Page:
“Uh… can you take this stuff off of me?” I wiggled the wires hanging from my various body parts. “Or is this a gift of some kind?”

He looked back up at me. “Oh. Yeah. We need to take that off. One sec.” The roll of paper was putting up a fight. There was a brief struggle, followed by a surprisingly loud ripping noise and the record of my electrical flares was suddenly in two pieces. He stood there holding both sections, completely mystified.

Where the hell did he get his training? K-Mart?

He sighed again, tossed the damaged scrolls to one side, then approached me in his cloud of wretchedness. This man had no bedside manner whatsoever, ripping all the devices off and throwing them in a box. Once I was released from the electrical cocoon, he just kind of nodded at the door. I was free to go out and assault the world as I saw fit.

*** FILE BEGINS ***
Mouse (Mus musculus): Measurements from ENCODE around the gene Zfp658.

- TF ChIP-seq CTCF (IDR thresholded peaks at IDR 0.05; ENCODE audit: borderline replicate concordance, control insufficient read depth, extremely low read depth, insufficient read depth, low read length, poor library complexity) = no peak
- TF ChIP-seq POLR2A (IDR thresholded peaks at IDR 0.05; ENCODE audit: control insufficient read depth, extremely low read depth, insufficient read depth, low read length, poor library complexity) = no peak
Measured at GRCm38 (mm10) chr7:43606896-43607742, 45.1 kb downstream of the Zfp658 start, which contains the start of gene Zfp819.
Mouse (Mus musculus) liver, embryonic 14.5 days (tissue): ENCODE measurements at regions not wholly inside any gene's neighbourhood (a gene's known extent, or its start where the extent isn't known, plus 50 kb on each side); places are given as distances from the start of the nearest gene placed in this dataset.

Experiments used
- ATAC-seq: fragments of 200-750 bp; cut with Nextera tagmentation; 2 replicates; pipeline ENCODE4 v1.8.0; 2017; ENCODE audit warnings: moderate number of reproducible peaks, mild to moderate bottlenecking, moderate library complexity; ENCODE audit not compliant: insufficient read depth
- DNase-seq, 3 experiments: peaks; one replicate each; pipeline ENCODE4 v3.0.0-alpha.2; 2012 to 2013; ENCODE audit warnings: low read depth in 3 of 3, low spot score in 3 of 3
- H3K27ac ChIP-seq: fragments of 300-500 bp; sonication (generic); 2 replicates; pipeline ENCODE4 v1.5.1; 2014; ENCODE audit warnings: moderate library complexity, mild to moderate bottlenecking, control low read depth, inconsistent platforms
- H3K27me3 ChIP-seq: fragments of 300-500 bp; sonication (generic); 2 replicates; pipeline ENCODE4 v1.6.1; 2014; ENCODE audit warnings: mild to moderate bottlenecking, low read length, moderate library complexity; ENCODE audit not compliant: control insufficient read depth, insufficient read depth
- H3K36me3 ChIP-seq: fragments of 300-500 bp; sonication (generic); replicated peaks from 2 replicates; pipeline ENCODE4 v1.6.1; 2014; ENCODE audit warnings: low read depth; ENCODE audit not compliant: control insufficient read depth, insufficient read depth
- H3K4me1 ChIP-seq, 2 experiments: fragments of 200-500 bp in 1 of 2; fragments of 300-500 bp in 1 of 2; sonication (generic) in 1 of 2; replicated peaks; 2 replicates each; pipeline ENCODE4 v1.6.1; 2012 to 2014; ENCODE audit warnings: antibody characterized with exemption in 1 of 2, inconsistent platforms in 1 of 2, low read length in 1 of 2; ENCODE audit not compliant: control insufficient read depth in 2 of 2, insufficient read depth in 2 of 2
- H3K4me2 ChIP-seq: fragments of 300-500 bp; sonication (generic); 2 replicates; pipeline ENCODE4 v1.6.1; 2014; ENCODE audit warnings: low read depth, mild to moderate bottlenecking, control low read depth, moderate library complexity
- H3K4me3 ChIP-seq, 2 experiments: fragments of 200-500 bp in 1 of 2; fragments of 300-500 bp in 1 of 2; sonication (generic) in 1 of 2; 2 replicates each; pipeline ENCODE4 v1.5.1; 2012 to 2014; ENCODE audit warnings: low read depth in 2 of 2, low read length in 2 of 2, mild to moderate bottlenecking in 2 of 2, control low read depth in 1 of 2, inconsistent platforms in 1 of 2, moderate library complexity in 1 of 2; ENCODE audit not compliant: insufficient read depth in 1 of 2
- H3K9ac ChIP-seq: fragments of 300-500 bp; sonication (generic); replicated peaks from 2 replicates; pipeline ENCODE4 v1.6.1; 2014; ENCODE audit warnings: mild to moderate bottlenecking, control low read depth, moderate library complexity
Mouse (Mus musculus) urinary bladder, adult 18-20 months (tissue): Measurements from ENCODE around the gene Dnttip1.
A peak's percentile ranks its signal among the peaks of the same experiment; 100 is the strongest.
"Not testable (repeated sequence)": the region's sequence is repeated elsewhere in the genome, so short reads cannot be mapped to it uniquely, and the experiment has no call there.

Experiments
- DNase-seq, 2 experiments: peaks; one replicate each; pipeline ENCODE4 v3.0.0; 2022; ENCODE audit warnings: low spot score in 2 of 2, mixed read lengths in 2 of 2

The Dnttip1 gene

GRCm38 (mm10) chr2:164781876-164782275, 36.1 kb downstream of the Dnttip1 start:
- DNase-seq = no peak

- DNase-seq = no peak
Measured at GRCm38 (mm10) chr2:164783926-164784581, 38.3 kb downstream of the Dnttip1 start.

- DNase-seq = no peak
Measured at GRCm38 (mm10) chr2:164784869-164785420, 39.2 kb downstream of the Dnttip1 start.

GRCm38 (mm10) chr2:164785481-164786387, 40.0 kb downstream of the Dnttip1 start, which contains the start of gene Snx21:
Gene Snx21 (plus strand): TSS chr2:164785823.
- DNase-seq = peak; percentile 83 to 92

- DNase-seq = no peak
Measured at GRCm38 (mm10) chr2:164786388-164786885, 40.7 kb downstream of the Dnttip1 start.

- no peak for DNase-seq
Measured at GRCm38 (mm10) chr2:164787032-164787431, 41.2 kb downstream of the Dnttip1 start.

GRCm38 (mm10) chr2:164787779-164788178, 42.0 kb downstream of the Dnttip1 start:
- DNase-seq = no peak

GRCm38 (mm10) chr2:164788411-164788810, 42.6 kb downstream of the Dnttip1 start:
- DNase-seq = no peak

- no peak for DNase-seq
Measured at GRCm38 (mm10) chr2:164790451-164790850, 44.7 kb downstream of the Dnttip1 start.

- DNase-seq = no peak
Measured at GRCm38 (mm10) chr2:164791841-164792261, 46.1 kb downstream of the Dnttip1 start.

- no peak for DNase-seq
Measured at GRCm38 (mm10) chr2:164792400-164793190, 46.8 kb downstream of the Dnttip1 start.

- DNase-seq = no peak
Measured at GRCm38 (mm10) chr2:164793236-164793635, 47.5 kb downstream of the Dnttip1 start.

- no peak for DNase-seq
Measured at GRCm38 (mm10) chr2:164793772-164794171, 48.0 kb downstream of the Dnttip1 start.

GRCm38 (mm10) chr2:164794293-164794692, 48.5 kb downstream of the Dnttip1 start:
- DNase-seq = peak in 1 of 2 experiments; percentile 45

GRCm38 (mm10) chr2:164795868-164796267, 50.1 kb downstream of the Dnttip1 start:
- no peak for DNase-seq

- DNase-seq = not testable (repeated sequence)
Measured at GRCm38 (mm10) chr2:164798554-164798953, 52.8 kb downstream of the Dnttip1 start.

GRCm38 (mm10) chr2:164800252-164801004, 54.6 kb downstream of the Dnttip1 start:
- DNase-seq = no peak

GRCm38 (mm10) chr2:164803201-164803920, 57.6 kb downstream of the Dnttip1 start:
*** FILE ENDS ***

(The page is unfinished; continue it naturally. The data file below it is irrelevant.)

As I worked my way back through the maze of hallways and cubicles, I was not as intimidated as when I had first arrived and made my march of shame to the Polygraph Room, marked as a possible future convict. Not only were the test results most likely inconclusive, I had discovered that I possessed a superpower, which was kind of nice. I was Electro-Man. I glared at the office workers who had been snooty the first time I shambled through. Don’t mess with my or I will fry your ass. And your little dog, too.

Anyway, as expected, I was not branded as the culprit by the test. But nobody else got fingered, either. Corporate finally just dropped the issue and wrote off the loss. Which meant that somebody on our store team was a really good liar. They were still free to continue with their mayhem. And that’s not a real comforting thought, when you pause and reflect.

A few nights later, and the store manager showed up early for his morning shift, meaning he would have to spend some time with me. At first, I was not pleased with this arrangement because he was a boring man with little of interest to say. But then he slyly hinted that he could talk about the investigation now that it was over.

Really? I quickly shoved my mop bucket in the back room and raced to his side in 2.5 seconds. Spill.

Him: “I knew it wasn’t you.”